The Rise of Social Bots
Communications of the ACM 59 (7), 96-104, 2016
11 Pages Posted: 19 Jun 2017 Last revised: 5 Jul 2017
Date Written: July 1, 2016
Bots (short for software robots) have been around since the early days of computers. One compelling example of bots is chatbots, algorithms designed to hold a conversation with a human, as envisioned by Alan Turing in the 1950s. The dream of designing a computer algorithm that passes the Turing test has driven artificial intelligence research for decades, as witnessed by initiatives like the Loebner Prize, awarding progress in natural language processing. Many things have changed since the early days of AI, when bots like Joseph Weizenbaum's ELIZA, mimicking a Rogerian psychotherapist, were developed as demonstrations or for delight.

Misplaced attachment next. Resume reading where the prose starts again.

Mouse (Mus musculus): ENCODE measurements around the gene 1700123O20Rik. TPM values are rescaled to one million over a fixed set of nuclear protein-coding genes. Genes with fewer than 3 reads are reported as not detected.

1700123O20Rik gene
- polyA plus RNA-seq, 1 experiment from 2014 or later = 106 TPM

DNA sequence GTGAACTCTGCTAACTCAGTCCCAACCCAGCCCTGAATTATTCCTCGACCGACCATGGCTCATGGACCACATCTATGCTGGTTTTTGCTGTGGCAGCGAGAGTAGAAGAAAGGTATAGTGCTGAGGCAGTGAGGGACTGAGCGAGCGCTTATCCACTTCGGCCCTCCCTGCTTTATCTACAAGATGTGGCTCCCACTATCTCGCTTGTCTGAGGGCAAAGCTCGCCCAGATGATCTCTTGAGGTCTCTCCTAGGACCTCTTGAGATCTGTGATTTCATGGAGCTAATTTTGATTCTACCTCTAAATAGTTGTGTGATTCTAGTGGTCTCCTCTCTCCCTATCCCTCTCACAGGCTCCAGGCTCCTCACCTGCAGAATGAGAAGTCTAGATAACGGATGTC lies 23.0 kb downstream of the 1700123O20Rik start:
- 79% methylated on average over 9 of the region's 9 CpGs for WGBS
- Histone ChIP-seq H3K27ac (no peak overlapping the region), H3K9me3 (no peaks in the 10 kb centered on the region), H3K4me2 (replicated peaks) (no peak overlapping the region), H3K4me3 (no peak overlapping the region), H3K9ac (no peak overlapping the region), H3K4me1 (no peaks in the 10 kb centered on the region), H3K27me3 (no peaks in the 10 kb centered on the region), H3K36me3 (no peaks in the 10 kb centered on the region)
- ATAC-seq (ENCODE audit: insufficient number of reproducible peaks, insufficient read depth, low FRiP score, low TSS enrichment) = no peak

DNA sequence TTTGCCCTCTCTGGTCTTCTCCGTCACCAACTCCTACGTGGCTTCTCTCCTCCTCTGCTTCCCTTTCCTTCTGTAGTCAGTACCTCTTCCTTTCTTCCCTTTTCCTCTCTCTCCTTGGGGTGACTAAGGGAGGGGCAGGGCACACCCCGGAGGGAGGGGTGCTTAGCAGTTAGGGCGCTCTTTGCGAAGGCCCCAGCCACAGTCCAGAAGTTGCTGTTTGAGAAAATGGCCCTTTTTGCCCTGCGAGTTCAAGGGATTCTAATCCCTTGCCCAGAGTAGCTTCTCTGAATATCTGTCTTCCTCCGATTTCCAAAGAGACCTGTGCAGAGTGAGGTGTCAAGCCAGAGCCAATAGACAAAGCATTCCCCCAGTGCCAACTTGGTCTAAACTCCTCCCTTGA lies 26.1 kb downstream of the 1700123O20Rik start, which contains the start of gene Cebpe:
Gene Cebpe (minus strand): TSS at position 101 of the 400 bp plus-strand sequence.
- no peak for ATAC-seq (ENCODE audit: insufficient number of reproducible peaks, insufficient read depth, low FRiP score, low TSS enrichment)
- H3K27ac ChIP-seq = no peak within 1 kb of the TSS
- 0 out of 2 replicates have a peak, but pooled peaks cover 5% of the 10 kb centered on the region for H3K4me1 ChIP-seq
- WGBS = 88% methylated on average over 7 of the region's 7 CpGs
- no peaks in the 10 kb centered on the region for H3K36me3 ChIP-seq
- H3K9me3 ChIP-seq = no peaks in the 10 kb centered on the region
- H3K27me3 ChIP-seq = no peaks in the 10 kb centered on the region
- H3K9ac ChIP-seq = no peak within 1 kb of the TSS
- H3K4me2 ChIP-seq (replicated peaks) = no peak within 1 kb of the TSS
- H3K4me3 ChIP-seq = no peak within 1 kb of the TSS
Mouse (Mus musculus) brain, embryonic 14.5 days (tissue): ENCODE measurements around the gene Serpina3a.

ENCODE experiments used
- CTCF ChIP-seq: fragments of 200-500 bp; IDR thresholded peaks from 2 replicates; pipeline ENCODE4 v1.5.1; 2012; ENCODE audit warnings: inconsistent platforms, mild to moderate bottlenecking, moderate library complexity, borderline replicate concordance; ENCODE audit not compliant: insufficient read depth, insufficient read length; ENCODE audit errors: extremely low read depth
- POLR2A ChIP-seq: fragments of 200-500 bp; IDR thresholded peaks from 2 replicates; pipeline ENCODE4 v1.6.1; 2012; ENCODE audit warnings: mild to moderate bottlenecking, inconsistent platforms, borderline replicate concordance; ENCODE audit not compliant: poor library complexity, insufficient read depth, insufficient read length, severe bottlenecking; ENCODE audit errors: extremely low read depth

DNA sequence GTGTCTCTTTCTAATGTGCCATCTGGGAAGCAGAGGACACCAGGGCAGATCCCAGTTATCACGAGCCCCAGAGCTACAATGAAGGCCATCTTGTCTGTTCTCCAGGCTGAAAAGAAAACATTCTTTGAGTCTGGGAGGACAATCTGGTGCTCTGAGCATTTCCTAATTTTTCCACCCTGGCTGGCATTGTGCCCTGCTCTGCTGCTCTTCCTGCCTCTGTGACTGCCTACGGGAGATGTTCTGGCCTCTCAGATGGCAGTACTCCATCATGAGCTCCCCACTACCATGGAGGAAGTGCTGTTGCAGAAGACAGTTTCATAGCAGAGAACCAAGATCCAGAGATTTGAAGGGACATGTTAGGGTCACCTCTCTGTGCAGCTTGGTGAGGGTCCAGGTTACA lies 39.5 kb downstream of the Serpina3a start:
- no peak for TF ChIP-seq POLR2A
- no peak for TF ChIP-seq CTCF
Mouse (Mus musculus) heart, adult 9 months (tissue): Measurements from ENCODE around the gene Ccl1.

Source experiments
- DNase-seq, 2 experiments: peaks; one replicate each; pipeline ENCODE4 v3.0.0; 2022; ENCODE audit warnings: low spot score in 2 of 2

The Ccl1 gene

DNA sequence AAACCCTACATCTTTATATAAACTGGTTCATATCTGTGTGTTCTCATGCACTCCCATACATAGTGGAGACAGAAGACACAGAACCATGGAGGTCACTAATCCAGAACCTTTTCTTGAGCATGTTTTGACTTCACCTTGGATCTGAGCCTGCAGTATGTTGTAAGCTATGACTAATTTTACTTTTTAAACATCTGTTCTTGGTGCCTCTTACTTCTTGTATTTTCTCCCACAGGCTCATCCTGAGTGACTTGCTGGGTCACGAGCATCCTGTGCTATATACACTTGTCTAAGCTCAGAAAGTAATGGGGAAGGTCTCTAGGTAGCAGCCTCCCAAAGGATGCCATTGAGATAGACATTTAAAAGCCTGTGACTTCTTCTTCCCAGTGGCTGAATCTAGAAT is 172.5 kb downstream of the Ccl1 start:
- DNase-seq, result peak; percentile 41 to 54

Today, social media ecosystems populated by hundreds of millions of individuals present real incentives—including economic and political ones—to design algorithms that exhibit human-like behavior. Such ecosystems also raise the bar of the challenge, as they introduce new dimensions to emulate in addition to content, including the social network, temporal activity, diffusion patterns, and sentiment expression. A social bot is a computer algorithm that automatically produces content and interacts with humans on social media, trying to emulate and possibly alter their behavior. Social bots have inhabited social media platforms for the past few years.
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